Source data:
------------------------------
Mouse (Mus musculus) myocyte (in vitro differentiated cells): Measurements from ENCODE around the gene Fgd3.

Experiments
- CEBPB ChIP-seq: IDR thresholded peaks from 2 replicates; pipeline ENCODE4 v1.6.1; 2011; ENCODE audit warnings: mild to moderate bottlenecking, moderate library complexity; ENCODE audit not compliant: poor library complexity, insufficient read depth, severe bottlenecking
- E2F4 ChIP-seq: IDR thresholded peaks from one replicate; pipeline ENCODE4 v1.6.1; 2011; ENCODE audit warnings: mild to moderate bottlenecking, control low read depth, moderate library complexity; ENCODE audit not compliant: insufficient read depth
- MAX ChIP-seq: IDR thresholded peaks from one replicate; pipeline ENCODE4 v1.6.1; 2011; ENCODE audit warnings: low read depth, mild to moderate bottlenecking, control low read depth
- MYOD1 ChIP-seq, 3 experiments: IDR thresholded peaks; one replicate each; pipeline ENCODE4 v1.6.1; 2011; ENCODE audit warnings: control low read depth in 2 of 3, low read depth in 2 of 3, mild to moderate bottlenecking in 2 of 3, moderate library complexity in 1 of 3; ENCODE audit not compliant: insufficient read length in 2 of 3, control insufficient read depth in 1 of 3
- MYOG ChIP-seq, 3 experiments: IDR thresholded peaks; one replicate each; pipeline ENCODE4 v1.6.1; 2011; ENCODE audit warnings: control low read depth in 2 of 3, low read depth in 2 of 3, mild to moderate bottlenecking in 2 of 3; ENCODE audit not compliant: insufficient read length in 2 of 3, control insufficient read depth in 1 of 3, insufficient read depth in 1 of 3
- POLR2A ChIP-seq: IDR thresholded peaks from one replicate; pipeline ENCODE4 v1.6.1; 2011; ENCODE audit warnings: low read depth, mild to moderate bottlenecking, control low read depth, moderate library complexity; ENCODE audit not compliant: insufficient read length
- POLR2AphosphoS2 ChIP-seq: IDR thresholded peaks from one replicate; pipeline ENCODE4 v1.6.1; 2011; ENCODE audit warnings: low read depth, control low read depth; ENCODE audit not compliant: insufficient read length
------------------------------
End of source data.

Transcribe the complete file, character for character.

Mouse (Mus musculus) myocyte (in vitro differentiated cells): Measurements from ENCODE around the gene Fgd3.

Experiments
- CEBPB ChIP-seq: IDR thresholded peaks from 2 replicates; pipeline ENCODE4 v1.6.1; 2011; ENCODE audit warnings: mild to moderate bottlenecking, moderate library complexity; ENCODE audit not compliant: poor library complexity, insufficient read depth, severe bottlenecking
- E2F4 ChIP-seq: IDR thresholded peaks from one replicate; pipeline ENCODE4 v1.6.1; 2011; ENCODE audit warnings: mild to moderate bottlenecking, control low read depth, moderate library complexity; ENCODE audit not compliant: insufficient read depth
- MAX ChIP-seq: IDR thresholded peaks from one replicate; pipeline ENCODE4 v1.6.1; 2011; ENCODE audit warnings: low read depth, mild to moderate bottlenecking, control low read depth
- MYOD1 ChIP-seq, 3 experiments: IDR thresholded peaks; one replicate each; pipeline ENCODE4 v1.6.1; 2011; ENCODE audit warnings: control low read depth in 2 of 3, low read depth in 2 of 3, mild to moderate bottlenecking in 2 of 3, moderate library complexity in 1 of 3; ENCODE audit not compliant: insufficient read length in 2 of 3, control insufficient read depth in 1 of 3
- MYOG ChIP-seq, 3 experiments: IDR thresholded peaks; one replicate each; pipeline ENCODE4 v1.6.1; 2011; ENCODE audit warnings: control low read depth in 2 of 3, low read depth in 2 of 3, mild to moderate bottlenecking in 2 of 3; ENCODE audit not compliant: insufficient read length in 2 of 3, control insufficient read depth in 1 of 3, insufficient read depth in 1 of 3
- POLR2A ChIP-seq: IDR thresholded peaks from one replicate; pipeline ENCODE4 v1.6.1; 2011; ENCODE audit warnings: low read depth, mild to moderate bottlenecking, control low read depth, moderate library complexity; ENCODE audit not compliant: insufficient read length
- POLR2AphosphoS2 ChIP-seq: IDR thresholded peaks from one replicate; pipeline ENCODE4 v1.6.1; 2011; ENCODE audit warnings: low read depth, control low read depth; ENCODE audit not compliant: insufficient read length